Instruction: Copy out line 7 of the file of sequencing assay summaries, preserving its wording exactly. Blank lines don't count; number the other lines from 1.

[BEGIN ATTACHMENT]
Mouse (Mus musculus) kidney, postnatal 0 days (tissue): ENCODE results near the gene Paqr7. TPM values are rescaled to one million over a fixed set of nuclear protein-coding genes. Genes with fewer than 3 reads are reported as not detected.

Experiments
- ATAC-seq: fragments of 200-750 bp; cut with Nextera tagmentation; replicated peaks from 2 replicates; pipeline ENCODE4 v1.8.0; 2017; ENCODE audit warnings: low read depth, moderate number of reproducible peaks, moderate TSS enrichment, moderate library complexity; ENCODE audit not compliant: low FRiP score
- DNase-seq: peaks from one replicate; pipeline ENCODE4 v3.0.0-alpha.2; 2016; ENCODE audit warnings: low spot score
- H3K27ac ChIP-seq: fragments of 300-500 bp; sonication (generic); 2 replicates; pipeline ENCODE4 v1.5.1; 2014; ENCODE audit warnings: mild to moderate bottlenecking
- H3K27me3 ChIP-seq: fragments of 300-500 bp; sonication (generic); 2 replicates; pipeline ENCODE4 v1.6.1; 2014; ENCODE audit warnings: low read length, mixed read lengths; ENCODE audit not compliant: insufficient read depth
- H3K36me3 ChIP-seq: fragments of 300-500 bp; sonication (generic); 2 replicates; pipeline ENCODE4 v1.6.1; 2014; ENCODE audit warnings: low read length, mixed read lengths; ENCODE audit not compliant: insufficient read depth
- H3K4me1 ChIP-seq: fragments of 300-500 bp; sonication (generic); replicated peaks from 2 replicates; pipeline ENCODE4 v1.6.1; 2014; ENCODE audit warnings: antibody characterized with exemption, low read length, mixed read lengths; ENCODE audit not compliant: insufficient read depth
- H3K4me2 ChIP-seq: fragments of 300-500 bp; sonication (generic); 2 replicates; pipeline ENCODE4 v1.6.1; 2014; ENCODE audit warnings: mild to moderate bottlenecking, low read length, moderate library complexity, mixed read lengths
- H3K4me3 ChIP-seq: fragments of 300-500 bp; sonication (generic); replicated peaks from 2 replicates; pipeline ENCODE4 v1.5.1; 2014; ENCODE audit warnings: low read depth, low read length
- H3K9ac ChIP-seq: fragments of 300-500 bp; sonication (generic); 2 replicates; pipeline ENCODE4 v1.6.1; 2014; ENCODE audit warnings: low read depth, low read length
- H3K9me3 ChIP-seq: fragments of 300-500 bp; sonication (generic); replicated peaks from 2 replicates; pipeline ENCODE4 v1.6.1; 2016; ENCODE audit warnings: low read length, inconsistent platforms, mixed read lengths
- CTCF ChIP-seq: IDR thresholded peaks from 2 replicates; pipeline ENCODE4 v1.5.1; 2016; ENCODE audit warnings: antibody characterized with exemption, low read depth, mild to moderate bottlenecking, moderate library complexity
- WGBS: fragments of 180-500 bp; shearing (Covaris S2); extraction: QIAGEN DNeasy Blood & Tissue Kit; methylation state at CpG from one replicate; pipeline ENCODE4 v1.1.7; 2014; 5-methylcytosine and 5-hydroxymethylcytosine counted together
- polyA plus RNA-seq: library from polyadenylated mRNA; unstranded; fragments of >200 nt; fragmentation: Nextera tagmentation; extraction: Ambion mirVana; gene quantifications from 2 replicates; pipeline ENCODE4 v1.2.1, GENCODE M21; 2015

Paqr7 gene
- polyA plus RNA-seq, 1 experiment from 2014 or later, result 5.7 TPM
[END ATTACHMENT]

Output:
- H3K36me3 ChIP-seq: fragments of 300-500 bp; sonication (generic); 2 replicates; pipeline ENCODE4 v1.6.1; 2014; ENCODE audit warnings: low read length, mixed read lengths; ENCODE audit not compliant: insufficient read depth